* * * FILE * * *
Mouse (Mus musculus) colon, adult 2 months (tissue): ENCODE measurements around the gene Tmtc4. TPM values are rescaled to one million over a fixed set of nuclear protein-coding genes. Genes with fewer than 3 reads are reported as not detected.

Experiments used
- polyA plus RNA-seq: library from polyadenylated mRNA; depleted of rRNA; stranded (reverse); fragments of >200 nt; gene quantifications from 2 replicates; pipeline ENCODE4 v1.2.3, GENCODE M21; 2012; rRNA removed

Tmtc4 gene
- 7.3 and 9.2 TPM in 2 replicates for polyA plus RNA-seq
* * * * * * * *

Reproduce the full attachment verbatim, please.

Mouse (Mus musculus) colon, adult 2 months (tissue): ENCODE measurements around the gene Tmtc4. TPM values are rescaled to one million over a fixed set of nuclear protein-coding genes. Genes with fewer than 3 reads are reported as not detected.

Experiments used
- polyA plus RNA-seq: library from polyadenylated mRNA; depleted of rRNA; stranded (reverse); fragments of >200 nt; gene quantifications from 2 replicates; pipeline ENCODE4 v1.2.3, GENCODE M21; 2012; rRNA removed

Tmtc4 gene
- 7.3 and 9.2 TPM in 2 replicates for polyA plus RNA-seq